I've often said that one of the problems (one of many) with religion is the inability to update itself. It stagnates, because it has no basis in truth, thus cannot ever test anything it says for veracity, meaning it just sits there, saying the same thing over and over again until it is meaningless. Well, raise a little drink to Pope Benedict XVI.
Enter a recent Vatican report, approved by the Pope. Now, according to traditional doctrine, baptism washes away the stain of Original Sin that all Man is born with, meaning that babies who die without baptism die with that sin, sending them to Limbo. The report from the International Theological Commission, a Vatican advisory panel, said it was reassessing traditional teaching on limbo in light of "pressing" pastoral needs — primarily the growing number of abortions and infants born to non-believers who die without being baptized. So, while this does not have the authority of a papal encyclical or even the weight of a formal document from the Vatican's Congregation for the Doctrine of the Faith, it was approved and published, meaning that it was intended for the faithful to read. So, now, baptism initiates one into the Church, and there are now "serious" grounds to hope that children who die without being baptized can go to heaven.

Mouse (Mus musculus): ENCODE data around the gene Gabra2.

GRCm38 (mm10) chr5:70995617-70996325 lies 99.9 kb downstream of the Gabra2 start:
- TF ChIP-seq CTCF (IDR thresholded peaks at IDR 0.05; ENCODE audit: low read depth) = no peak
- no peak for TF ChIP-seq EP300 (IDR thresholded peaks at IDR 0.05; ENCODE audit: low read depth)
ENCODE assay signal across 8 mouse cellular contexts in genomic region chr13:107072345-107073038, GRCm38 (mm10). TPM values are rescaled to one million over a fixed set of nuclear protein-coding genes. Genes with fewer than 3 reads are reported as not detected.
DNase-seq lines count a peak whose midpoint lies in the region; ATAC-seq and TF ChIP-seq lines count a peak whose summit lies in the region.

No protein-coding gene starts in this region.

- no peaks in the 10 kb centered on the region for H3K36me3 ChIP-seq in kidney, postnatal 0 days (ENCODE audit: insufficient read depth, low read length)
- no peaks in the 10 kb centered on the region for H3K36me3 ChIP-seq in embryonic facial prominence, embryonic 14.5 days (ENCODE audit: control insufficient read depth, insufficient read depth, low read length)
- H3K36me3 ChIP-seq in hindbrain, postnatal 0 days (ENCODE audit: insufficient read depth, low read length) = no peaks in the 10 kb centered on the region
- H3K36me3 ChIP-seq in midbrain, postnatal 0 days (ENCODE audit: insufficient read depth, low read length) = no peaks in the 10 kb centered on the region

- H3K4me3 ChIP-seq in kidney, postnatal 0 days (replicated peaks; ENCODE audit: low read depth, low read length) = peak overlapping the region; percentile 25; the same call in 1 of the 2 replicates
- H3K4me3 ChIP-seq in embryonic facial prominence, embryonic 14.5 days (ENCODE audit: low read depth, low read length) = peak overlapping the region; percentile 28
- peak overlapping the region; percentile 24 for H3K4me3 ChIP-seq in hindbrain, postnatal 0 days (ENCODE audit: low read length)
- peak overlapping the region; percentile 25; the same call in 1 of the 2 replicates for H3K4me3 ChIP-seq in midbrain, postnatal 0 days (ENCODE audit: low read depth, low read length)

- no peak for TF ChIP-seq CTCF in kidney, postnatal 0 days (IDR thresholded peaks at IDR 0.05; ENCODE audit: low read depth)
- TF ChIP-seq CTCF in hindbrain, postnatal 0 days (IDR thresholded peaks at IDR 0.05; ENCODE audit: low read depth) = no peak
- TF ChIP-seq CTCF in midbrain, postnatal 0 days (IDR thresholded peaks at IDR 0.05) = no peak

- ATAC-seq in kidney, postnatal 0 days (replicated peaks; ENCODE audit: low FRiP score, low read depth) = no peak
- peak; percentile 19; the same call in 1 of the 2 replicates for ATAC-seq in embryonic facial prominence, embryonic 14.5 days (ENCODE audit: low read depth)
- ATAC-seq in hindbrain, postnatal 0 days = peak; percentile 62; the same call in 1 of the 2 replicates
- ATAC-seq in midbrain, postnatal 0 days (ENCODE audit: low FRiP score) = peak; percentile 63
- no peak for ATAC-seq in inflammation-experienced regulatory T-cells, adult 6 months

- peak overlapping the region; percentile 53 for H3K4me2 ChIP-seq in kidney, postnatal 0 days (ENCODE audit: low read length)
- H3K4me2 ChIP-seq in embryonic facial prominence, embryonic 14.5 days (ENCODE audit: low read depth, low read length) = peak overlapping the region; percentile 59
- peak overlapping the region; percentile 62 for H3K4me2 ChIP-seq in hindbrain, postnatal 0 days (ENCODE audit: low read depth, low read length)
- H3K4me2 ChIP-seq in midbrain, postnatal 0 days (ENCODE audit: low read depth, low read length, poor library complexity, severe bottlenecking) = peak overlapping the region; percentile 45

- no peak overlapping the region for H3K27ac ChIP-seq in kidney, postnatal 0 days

Now, see, I don't see this as necessarily a great thing. Sure, sounds like the Church is trying to update and progress a little, but really, let's look here. It's not as if God himself came down and said "Yo, guys, you got it all wrong, that's not what happens." It's also not as if they dug up some original scrolls and said "Shit, all these years, we were wrong." No, they just up and decided that, since more abortions are happening, they didn't want to think that all those kids aren't playing patty-cake with the angels, and decided they need to believe something else. Frankly, if I was a Catholic, I'd be a little peeved that my faith and teachings that I had chosen to center my life around could be so easily swapped out for something else just because a bunch of whiny heretics didn't want to have their kids but didn't want to think they were stuck in a grey featureless expanse forever.
As a non-Catholic, though, I think this is simply keen. I feel it shows the basic absurdity of religion, the fact that it's tenets and teachings are insubstantial and that the force behind them is, as it always was and always will be, one hundred percent human.